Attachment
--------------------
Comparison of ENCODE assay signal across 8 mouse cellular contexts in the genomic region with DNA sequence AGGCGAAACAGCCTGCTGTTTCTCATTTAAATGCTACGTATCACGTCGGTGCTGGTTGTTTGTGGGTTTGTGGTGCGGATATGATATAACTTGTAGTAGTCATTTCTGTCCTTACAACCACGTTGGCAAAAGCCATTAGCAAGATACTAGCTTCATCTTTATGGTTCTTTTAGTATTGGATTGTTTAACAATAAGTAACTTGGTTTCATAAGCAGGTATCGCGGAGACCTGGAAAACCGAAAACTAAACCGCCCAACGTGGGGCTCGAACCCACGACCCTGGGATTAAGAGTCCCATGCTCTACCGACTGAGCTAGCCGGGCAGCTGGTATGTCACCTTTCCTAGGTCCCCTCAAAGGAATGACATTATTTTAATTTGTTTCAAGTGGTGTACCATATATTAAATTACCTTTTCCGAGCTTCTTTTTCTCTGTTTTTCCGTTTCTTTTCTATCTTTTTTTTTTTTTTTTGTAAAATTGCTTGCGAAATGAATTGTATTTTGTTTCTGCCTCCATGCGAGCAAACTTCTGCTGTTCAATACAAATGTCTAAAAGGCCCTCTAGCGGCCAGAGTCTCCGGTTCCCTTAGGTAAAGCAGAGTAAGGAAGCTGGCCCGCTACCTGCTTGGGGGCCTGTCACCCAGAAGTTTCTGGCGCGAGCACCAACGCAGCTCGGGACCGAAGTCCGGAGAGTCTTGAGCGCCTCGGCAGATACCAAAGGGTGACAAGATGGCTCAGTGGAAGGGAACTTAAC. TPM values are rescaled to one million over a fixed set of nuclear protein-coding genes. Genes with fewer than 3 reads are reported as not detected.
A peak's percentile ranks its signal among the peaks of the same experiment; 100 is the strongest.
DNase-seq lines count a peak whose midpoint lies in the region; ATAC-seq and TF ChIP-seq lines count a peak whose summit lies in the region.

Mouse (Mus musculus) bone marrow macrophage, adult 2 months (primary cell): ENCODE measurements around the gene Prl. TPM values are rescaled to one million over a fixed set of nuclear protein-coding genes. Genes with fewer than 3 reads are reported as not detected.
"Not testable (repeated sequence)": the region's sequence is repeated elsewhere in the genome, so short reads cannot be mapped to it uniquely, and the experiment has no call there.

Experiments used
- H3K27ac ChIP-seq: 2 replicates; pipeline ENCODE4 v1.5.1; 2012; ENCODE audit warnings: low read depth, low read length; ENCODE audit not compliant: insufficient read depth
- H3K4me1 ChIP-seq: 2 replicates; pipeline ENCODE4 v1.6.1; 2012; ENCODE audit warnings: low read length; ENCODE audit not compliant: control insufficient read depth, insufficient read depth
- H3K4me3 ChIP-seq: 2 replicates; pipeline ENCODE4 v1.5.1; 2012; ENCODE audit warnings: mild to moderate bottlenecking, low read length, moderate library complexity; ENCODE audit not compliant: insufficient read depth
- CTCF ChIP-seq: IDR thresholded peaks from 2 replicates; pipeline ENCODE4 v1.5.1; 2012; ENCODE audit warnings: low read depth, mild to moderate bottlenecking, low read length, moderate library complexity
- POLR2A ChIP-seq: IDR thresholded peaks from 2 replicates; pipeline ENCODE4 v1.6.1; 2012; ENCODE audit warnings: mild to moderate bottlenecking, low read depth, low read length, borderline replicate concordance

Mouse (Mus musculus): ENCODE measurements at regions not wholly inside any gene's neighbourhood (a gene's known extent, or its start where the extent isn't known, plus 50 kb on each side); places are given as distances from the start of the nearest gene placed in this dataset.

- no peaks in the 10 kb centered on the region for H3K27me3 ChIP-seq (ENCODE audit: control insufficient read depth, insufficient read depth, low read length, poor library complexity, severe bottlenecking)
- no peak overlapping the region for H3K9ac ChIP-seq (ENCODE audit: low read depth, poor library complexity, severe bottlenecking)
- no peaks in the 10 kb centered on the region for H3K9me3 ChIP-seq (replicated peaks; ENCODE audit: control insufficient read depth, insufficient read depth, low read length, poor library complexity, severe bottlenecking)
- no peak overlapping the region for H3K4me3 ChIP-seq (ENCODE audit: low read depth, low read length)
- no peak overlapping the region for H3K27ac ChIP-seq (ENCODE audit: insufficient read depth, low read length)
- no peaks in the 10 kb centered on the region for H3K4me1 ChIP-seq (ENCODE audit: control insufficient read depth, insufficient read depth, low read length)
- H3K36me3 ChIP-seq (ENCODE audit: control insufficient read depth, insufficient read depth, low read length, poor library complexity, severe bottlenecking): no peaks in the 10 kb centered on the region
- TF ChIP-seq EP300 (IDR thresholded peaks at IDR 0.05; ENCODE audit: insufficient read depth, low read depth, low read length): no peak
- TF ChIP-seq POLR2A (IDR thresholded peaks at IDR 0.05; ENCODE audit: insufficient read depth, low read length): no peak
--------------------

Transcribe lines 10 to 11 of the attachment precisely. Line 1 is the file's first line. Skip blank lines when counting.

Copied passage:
- CTCF ChIP-seq: IDR thresholded peaks from 2 replicates; pipeline ENCODE4 v1.5.1; 2012; ENCODE audit warnings: low read depth, mild to moderate bottlenecking, low read length, moderate library complexity
- POLR2A ChIP-seq: IDR thresholded peaks from 2 replicates; pipeline ENCODE4 v1.6.1; 2012; ENCODE audit warnings: mild to moderate bottlenecking, low read depth, low read length, borderline replicate concordance